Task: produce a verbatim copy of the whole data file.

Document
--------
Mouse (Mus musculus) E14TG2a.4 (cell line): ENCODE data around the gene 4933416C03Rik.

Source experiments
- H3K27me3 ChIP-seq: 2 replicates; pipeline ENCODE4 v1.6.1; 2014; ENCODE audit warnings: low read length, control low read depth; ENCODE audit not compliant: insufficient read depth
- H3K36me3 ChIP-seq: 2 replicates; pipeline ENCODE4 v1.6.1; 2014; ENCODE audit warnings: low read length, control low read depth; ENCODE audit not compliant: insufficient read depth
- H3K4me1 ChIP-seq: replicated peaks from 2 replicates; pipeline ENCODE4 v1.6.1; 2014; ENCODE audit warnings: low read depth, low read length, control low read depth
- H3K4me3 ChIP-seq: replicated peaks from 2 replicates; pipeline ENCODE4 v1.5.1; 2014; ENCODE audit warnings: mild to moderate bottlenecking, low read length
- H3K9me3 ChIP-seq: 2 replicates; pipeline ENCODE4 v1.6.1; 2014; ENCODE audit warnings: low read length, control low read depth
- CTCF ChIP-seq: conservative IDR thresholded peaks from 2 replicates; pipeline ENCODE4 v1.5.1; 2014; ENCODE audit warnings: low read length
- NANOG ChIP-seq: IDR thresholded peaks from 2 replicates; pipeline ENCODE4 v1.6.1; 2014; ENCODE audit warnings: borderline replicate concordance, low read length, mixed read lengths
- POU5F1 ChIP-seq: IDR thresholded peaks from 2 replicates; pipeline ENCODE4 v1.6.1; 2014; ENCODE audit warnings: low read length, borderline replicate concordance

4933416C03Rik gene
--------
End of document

Mouse (Mus musculus) E14TG2a.4 (cell line): ENCODE data around the gene 4933416C03Rik.

Source experiments
- H3K27me3 ChIP-seq: 2 replicates; pipeline ENCODE4 v1.6.1; 2014; ENCODE audit warnings: low read length, control low read depth; ENCODE audit not compliant: insufficient read depth
- H3K36me3 ChIP-seq: 2 replicates; pipeline ENCODE4 v1.6.1; 2014; ENCODE audit warnings: low read length, control low read depth; ENCODE audit not compliant: insufficient read depth
- H3K4me1 ChIP-seq: replicated peaks from 2 replicates; pipeline ENCODE4 v1.6.1; 2014; ENCODE audit warnings: low read depth, low read length, control low read depth
- H3K4me3 ChIP-seq: replicated peaks from 2 replicates; pipeline ENCODE4 v1.5.1; 2014; ENCODE audit warnings: mild to moderate bottlenecking, low read length
- H3K9me3 ChIP-seq: 2 replicates; pipeline ENCODE4 v1.6.1; 2014; ENCODE audit warnings: low read length, control low read depth
- CTCF ChIP-seq: conservative IDR thresholded peaks from 2 replicates; pipeline ENCODE4 v1.5.1; 2014; ENCODE audit warnings: low read length
- NANOG ChIP-seq: IDR thresholded peaks from 2 replicates; pipeline ENCODE4 v1.6.1; 2014; ENCODE audit warnings: borderline replicate concordance, low read length, mixed read lengths
- POU5F1 ChIP-seq: IDR thresholded peaks from 2 replicates; pipeline ENCODE4 v1.6.1; 2014; ENCODE audit warnings: low read length, borderline replicate concordance

4933416C03Rik gene